I've haven't heard of or experienced having problems (f3b etc) running 6 digis off 1 servo plug in to the receiver, which powers the 6 servos. Unless you bypass the receiver an power your servos direct from the battery you are only running all your servos through a pair (or maybe two pairs) of servo pins going in to the rx. (Usually I put two leads in to the RX to be on the safe side. )
Jun 22, 2012, 02:28 PM
Registered User
I use 24 guage teflon coated for power and 26 for signal. Expensive wire but using stock 22 guage servo wire adds an extra ounce or more to a model.
Jun 22, 2012, 03:26 PM
Acacia II Lunar Lander
RCRod's Avatar
All good info, guys. Thanks a bunch!

I think I'll step down to a smaller gauge. Stuffing the crimped ends of the 22 AWG wires into the connector housings is a pain in the butt.

Satinet, you touched on a point I was considering, as well. It hardly seemed necessary to run so many power leads to the wing, when the entire system is pulling juice through only the wires from my BEC.
Jun 22, 2012, 03:43 PM
F3B
satinet's Avatar
well my point is merely that if you are running all your servos through one power lead that is the same rating as each individual servo wire, your problem is not your servo wires. not that there is a problem.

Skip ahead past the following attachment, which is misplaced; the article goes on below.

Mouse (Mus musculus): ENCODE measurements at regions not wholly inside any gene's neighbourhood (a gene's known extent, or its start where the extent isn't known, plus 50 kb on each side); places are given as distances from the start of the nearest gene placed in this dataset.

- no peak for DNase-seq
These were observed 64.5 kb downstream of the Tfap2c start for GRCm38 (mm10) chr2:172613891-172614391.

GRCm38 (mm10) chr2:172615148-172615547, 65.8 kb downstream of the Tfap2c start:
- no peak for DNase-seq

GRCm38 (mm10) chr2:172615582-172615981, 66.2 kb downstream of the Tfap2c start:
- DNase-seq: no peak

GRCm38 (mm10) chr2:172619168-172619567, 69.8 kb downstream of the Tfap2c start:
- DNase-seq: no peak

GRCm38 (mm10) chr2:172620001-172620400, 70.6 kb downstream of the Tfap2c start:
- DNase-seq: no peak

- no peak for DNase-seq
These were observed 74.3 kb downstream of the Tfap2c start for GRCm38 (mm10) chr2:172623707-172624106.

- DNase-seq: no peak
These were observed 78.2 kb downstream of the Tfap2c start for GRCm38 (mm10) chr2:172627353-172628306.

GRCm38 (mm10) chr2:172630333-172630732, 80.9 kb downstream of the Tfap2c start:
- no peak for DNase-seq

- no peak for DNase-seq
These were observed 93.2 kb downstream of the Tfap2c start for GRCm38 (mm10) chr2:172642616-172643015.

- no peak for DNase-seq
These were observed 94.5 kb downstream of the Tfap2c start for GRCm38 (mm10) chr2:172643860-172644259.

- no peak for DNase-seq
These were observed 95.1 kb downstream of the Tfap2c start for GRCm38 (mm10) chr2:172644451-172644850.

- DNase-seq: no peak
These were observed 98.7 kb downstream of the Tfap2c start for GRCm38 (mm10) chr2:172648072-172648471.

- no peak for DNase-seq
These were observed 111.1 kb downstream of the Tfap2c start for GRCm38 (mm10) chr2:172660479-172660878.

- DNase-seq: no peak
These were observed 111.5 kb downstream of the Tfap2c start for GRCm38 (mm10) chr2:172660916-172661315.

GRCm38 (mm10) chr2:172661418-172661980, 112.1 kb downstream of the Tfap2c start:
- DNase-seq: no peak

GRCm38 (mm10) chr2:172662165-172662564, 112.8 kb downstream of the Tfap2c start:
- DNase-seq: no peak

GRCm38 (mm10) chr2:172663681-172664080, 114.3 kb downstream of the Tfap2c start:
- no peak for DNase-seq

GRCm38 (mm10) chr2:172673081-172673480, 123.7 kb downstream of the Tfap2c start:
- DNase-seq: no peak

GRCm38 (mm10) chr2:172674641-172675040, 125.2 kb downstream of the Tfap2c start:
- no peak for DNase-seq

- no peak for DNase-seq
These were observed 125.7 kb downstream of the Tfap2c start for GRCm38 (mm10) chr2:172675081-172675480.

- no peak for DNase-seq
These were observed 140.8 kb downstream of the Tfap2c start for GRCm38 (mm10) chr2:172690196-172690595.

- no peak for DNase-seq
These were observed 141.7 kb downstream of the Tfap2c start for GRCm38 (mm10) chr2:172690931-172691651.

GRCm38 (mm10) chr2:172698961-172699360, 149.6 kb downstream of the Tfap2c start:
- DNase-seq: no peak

It's really solving a problem that doesn't exist. yes you can pull a fair bit of current on a winch launch because you have a lot of deflection on the surfaces and a lot of speed, but the wire can take high loads for a short period quite easily.
Jun 22, 2012, 03:48 PM
Eagle Butte User
PDX Slope Pilot's Avatar
Good topic and something I have always wondered about...
Jun 22, 2012, 04:10 PM
F3B
satinet's Avatar
some info about servo wire ratings here:
http://www.smservices.net/acatalog/Cable_and_Wire.html

in metric but you can convert it. I assume 0.34mm is the same as 22awg (looks like when I bought some). That takes 6amp continuous and 12+amp for 5m minutes. So even if you go down a grade i very much doubt you will have a problem.

IIRC the typical stall current of a digi wing servo is something like 1-1.5amps.